At least seven people including the ruling Justice and Development Party (AKP) Aksaray municipal council member, Hümeyra Gür, has been put detained over alleged links to the Gülen group, which the Turkish government accuses of masterminding a coup attempt last summer.

According to the Turkish media, Gül and other detainees are accused of using a mobile phone app called ByLock.

Turkish authorities believe that ByLock is a communication tool among Gülenists.

Tens of thousands of people, including civil servants, police officers, soldiers, businessmen and housemakers, have either been dismissed or arrested for using ByLock since the failed coup attempt on July 15, 2016.

The Supreme Court of Appeals’ Assembly of Criminal Chambers ruled on last month that the ByLock smart phone application is to be considered evidence of membership in a terrorist organization following Turkish Justice Minister Abdülhamit Gül’s remarks on ByLock being strong evidence of terrorist organization membership.

A recent legal opinion published in London last month found that tens of thousands of Turkish citizens detained or dismissed from their jobs on the basis of downloading ByLock have had their human rights violated.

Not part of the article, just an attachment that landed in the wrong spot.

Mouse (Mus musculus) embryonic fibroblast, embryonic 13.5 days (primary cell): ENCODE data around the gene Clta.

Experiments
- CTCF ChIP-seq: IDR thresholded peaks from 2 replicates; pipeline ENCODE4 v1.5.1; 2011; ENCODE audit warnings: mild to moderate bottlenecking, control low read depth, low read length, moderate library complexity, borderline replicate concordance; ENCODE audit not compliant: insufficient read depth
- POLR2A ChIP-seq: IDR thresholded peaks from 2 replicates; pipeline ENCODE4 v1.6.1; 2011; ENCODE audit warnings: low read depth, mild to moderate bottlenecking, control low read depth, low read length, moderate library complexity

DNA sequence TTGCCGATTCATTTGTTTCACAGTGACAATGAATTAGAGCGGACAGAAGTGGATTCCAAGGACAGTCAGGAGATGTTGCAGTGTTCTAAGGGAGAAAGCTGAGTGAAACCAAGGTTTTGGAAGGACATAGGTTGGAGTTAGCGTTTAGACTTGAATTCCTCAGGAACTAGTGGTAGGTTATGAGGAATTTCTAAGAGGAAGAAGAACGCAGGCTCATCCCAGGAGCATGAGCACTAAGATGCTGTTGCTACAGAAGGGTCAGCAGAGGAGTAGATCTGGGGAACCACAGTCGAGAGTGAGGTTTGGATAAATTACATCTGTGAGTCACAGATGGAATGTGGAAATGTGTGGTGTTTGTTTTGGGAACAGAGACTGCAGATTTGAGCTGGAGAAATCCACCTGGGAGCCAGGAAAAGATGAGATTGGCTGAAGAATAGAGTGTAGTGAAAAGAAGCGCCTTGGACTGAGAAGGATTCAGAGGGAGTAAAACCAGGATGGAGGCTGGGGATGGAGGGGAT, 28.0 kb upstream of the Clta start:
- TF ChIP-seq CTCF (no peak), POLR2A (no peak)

The Guardian reported on a study commissioned by opponents of Turkish President Recep Tayyip Erdogan and conducted by a pair of 2 Bedford Row attorneys which argues that the arrest of 75,000 suspects primarily because they downloaded the ByLock app was arbitrary and illegal.

According to the report by Guardian legal affairs correspondent Owen Bowcott, the legal opinion was commissioned by a pro-Gülen organization based in Europe. The two experienced British barristers, William Clegg QC and Simon Baker, drafted the opinion.

“The evidence that the [ByLock] app was used exclusively by those who were members or supporters of the Gülen movement [is] utterly unconvincing and unsupported by any evidence,” the two barristers said, according to the Guardian.